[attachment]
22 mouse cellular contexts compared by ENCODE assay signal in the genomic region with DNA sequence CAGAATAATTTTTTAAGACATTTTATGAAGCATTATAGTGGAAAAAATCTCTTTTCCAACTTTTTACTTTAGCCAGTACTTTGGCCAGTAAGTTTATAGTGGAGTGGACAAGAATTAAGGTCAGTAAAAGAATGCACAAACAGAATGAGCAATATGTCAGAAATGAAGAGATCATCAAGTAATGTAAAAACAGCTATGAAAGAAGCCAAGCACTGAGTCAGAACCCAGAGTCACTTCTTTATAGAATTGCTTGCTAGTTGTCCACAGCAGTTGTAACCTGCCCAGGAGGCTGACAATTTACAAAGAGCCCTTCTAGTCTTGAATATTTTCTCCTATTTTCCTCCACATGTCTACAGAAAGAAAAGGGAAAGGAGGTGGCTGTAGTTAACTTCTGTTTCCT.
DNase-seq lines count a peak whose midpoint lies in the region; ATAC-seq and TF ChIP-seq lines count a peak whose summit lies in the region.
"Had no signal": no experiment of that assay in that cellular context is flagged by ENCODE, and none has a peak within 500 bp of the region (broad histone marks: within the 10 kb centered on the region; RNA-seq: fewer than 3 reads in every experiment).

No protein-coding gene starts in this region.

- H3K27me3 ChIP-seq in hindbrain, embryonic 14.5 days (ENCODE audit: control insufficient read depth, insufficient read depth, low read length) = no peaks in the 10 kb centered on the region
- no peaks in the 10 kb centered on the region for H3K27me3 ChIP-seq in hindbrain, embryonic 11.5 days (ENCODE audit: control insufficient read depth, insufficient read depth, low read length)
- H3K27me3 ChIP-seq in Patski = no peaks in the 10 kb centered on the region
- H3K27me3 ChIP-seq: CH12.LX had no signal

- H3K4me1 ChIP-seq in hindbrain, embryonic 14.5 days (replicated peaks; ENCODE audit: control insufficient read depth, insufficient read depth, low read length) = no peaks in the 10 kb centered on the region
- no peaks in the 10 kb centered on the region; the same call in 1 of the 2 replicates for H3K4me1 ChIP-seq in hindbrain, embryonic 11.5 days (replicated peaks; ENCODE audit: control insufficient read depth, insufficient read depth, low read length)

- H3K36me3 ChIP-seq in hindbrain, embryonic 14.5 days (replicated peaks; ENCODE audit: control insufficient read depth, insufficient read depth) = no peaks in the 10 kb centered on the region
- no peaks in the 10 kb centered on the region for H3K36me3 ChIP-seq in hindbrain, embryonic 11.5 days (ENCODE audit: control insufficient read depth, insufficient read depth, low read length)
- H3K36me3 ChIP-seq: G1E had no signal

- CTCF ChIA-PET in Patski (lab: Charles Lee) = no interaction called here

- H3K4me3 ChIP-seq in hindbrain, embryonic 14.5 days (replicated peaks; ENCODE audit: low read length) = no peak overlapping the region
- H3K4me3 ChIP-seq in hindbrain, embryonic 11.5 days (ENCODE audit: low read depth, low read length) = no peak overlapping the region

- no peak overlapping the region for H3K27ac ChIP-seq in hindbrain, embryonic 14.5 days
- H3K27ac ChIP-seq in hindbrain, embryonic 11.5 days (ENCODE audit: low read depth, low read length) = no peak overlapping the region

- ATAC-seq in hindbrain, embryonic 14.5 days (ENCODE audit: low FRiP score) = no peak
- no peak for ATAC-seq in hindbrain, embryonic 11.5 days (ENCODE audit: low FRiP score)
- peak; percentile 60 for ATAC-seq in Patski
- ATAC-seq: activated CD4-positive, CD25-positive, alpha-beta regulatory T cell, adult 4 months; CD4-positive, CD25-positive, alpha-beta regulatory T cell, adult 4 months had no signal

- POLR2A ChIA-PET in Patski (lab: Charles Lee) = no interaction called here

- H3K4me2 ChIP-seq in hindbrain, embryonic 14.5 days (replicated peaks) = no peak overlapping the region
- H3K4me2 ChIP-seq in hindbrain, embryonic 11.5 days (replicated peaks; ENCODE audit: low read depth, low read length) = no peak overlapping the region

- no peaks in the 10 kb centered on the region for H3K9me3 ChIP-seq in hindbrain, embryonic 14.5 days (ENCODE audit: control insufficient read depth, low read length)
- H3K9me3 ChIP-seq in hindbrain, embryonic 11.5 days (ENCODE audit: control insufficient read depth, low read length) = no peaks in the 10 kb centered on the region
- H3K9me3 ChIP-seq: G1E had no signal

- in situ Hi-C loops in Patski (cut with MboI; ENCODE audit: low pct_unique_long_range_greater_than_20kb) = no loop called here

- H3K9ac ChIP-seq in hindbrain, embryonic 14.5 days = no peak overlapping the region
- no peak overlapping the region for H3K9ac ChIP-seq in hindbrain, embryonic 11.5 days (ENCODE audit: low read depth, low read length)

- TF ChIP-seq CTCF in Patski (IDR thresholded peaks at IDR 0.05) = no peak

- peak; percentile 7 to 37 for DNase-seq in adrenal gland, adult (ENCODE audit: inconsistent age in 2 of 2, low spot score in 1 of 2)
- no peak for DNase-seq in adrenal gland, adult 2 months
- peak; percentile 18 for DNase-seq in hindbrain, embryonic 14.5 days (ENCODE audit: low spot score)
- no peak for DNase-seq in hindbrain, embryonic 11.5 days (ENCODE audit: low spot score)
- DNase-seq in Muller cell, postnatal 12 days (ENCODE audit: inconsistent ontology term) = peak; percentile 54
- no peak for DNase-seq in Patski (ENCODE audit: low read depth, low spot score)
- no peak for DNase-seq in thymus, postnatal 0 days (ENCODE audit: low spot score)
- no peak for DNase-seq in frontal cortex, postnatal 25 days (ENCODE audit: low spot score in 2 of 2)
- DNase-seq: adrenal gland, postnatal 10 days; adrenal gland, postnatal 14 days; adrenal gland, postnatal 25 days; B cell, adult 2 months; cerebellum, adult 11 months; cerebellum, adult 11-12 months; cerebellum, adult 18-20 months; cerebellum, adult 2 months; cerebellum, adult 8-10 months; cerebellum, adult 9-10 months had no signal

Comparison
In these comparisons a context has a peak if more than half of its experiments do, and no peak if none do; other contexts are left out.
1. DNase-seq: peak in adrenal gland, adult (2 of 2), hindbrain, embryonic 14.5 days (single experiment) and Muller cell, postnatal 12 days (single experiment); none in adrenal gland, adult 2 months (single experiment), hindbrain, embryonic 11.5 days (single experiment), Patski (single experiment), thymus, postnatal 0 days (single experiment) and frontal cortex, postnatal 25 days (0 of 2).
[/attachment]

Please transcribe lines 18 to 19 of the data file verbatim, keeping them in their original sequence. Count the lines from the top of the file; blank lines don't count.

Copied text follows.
- H3K27ac ChIP-seq in hindbrain, embryonic 11.5 days (ENCODE audit: low read depth, low read length) = no peak overlapping the region

- ATAC-seq in hindbrain, embryonic 14.5 days (ENCODE audit: low FRiP score) = no peak